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Nettle crisps

Nettles are a hero in disguise and it takes less than five minutes to turn them into this super-nutritious snack. This recipe is a great starting point for novice foragers to get to know this incredible, freely-available plant.

A bowl of stinging nettle crisps and pint of beer
Nettle crisps are a very quick and easy way to sample this super-nutritious plant

When it comes to the stinging or common nettle (Urtica dioica), there are so many culinary options to explore that it can be difficult to know where to start. They can be baked into cakes, made into beers, cordials, teas and soups or used like spinach and served wilted as a side dish or as a recipe ingredient (including in our favourite nettle pakora).

Nettle crisps on a plate
Nettle crisps take just two minutes in a hot oven

Nettle crisps can be one of the best ways to get to know this incredible plant, whose nutritional profile is unlike any other wild weed — it's packed with calcium, protein and iron, as well as a range of other vitamins and minerals. All you need is a few handfuls of washed and trimmed leaves, some olive oil, flavourings and a hot oven and this healthy snack is ready to eat within minutes. They're great to enjoy with a cold beer after a few hours out foraging.

The choice is yours when it comes to flavourings. We've suggested a couple of options, including the fantastic foraged spice sumac, which is a great accompaniment to all varieties of crisps and chips. Our other choice is the classic combination of lime and chilli flakes, which adds an extra zing to the fresh mineral flavours of nettle. Be wary of adding too much lime juice as it can stop the nettle from crisping. If you wanted to add an extra crunchy-coated twist, however, you could always stir some chick pea (gram) flour into the lime juice and olive oil mixture before baking. If heat isn't your thing, classic sea salt is also a great option.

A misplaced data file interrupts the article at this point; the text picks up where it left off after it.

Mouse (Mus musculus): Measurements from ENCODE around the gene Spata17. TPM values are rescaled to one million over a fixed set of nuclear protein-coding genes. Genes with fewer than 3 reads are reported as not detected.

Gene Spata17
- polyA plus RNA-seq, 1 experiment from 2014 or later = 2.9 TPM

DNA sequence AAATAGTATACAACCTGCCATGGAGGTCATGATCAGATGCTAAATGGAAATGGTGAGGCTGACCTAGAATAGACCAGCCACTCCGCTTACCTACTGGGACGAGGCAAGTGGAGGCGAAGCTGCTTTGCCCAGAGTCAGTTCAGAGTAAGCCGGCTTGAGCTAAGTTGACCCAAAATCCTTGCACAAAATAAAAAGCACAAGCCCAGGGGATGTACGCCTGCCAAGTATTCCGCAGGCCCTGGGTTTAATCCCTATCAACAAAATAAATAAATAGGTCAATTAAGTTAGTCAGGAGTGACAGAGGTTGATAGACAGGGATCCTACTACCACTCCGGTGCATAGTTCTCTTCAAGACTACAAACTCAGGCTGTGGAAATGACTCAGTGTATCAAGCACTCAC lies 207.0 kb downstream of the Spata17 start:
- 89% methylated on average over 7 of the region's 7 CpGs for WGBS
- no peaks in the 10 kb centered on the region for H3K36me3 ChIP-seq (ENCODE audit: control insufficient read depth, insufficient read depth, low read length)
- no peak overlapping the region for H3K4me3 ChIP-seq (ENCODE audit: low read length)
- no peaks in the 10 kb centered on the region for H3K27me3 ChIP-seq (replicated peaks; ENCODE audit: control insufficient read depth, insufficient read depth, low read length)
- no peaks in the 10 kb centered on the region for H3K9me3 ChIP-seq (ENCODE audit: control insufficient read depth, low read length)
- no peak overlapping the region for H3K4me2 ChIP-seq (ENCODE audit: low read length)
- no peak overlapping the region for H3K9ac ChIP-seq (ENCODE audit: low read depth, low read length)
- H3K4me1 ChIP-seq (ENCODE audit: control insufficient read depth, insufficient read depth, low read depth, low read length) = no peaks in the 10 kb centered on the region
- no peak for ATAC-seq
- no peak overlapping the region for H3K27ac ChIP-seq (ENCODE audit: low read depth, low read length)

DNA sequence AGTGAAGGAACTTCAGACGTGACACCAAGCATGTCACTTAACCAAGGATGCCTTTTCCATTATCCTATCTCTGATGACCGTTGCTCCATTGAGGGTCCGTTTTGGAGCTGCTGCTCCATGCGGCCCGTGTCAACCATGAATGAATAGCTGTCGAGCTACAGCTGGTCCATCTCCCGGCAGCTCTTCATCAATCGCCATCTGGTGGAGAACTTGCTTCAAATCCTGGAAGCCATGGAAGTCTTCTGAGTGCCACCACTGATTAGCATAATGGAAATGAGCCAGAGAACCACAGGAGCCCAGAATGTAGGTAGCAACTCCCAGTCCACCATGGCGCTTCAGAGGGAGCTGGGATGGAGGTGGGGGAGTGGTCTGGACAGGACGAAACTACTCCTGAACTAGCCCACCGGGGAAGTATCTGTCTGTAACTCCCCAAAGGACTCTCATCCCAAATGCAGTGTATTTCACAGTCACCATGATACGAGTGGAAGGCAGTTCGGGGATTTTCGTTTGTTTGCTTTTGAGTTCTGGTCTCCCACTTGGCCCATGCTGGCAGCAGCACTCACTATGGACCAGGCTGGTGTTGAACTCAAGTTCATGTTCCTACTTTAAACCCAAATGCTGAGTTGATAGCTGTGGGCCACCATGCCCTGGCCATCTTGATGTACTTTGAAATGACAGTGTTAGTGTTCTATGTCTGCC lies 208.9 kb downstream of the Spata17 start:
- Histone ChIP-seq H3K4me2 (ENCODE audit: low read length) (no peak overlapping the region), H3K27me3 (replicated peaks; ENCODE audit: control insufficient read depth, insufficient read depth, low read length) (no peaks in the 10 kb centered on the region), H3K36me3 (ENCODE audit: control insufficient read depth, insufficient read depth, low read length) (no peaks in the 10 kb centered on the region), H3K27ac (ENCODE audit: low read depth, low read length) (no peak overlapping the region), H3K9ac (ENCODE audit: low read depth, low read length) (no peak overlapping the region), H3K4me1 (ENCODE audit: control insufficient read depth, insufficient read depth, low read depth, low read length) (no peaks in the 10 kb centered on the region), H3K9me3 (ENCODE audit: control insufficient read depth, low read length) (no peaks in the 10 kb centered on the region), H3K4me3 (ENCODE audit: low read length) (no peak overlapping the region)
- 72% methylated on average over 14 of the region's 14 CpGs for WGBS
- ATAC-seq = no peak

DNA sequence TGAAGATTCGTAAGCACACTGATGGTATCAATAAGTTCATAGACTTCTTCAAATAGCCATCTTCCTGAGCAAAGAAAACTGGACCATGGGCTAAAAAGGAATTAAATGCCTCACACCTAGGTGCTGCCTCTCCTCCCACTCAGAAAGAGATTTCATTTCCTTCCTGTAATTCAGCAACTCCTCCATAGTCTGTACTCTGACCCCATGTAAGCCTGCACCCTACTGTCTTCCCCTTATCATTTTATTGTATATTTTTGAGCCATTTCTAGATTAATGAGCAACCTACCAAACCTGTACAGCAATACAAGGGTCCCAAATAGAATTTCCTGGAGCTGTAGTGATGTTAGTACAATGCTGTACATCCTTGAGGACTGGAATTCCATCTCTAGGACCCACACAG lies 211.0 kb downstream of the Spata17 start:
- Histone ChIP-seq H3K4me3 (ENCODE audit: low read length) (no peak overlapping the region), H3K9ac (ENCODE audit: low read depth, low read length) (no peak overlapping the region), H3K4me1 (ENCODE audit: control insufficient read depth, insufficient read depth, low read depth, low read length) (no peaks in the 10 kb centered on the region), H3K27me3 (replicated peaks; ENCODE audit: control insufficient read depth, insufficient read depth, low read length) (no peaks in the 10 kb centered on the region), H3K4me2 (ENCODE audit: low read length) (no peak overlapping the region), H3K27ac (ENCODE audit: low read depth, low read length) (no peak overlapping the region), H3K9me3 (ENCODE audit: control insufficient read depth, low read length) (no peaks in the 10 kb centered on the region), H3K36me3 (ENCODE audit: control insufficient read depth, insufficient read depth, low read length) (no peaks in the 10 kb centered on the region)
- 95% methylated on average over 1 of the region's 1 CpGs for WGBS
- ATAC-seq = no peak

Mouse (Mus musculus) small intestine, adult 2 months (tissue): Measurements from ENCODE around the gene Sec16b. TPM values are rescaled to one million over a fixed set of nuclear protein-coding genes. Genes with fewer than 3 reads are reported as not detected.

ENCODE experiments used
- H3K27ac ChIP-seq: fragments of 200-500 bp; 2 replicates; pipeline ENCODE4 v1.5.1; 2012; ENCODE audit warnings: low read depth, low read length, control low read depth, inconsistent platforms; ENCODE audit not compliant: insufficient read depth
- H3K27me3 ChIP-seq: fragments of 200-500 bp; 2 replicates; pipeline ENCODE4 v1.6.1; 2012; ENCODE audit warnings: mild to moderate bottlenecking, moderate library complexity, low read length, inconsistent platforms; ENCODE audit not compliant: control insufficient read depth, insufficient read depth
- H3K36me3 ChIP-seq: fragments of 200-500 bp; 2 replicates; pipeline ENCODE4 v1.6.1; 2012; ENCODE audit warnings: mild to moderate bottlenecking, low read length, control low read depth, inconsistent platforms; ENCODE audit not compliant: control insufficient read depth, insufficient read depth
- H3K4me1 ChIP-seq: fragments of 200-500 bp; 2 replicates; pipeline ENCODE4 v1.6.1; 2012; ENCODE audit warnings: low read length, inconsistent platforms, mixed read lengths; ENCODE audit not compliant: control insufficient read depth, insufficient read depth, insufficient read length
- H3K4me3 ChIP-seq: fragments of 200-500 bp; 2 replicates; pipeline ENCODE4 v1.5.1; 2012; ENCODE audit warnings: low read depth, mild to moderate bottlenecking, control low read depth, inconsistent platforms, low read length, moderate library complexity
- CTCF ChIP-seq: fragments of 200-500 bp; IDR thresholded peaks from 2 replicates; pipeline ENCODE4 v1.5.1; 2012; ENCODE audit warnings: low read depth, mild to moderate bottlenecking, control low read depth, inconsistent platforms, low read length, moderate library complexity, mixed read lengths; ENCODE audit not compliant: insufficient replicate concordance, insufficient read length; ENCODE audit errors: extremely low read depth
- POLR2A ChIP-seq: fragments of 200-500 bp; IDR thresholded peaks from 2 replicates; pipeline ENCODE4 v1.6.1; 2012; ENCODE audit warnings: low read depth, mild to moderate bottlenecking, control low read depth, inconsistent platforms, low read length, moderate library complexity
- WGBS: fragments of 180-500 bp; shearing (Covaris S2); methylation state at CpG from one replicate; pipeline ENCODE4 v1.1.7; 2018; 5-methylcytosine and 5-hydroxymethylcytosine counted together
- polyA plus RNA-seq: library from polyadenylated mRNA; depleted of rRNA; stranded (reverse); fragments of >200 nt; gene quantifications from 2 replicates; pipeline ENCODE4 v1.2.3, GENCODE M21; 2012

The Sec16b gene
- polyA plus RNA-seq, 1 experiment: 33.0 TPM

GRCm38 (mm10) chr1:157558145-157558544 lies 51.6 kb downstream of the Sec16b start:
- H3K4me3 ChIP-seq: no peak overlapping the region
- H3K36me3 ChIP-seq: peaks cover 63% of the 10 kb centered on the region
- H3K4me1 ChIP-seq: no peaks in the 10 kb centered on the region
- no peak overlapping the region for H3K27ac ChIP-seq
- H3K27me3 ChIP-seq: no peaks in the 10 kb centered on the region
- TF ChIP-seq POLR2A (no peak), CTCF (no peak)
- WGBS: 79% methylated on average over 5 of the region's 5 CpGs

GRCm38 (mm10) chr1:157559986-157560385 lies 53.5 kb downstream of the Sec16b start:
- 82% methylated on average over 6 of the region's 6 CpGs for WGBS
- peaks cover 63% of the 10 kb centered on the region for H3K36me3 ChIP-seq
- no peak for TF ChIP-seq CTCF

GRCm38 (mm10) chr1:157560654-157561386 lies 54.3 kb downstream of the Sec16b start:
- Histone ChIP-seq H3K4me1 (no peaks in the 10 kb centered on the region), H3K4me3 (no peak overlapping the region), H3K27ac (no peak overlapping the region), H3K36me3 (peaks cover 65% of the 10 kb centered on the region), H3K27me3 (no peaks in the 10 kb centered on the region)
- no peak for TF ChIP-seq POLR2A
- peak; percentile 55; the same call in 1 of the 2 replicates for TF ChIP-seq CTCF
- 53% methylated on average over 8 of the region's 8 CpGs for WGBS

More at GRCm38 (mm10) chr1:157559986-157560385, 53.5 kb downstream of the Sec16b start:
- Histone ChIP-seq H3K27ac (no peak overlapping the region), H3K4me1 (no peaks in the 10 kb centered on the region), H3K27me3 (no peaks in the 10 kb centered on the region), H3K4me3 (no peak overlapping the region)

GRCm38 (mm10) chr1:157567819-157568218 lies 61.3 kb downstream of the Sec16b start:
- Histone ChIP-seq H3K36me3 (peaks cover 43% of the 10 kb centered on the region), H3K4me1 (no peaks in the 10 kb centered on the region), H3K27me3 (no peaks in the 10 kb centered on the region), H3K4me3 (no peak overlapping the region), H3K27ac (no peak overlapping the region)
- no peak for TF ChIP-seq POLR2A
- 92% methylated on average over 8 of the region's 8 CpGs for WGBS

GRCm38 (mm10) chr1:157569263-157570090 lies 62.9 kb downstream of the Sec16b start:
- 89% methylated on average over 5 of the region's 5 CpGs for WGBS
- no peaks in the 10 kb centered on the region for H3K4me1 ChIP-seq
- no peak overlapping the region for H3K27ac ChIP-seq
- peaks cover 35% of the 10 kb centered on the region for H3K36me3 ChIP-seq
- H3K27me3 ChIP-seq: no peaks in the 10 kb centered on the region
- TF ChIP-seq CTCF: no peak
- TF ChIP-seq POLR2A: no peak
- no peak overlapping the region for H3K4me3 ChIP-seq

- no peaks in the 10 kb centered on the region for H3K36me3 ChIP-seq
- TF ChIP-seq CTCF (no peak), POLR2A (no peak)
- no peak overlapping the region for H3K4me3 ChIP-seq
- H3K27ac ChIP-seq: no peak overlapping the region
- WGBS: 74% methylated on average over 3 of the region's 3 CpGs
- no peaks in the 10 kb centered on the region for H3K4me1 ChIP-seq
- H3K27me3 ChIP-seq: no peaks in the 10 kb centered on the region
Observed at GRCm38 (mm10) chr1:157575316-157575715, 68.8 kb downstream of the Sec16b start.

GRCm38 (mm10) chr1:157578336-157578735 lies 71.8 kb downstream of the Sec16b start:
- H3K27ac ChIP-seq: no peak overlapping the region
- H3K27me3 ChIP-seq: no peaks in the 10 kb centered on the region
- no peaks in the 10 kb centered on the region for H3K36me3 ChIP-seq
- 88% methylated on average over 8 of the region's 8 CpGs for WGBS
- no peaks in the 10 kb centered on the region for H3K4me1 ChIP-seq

Like all nettle leaf dishes, make these in the spring when the leaves are young and tender. Once the nettle has flowered, it will produce cystoliths — microscopic rods of calcium carbonate — which can cause urinary tract problems. Make sure you use gloves to protect your hands from the silica stings while preparing the leaves.

Bowls of oils and spices

Ingredients (serves 2):

20g fresh nettle tips and leaves

2 tbsp olive oil

2 tsp sumac

Large pinch chipotle chilli flakes

1tsp lime juice


Nettles in a colander

- Preheat your oven to 220 degrees c. Then, while wearing gloves, prepare the nettles. Remove the leaves and tips and discard the stalks. Rinse thoroughly in cold water and then leave in a colander to drain for 5mins.

Nettles with spices

- Prepare a bowl for each of your chosen flavourings. Add a table spoon of olive oil to each and then mix in your spices. Divide the nettles between each bowl and toss in the oil and spices to coat thoroughly. Alternatively, you can place the nettles directly on a baking tray and spray with oil, before sprinkling on your flavourings.

Nettle leaves coated in oil and spices

- Spread the nettles out on a baking tray in a single layer and bake for around 1min before turning the nettles and returning them to the oven for a further 1min. Note: you may need to be flexible with timings, as the moisture content of wild plants can vary, so some nettles can take a little longer to crisp than others. Using gram flour for a crisp coating may also extend oven time.

Learn more about the common nettle or discover more about wild edibles and recipes on a foraging course

Always stay safe when foraging. You need to be 100% sure of your identification, 100% sure that your foraged item is edible, and 100% sure that you are not allergic to it (it is good practice to always try a small amount of any new food you are consuming). If in doubt, leave it out!


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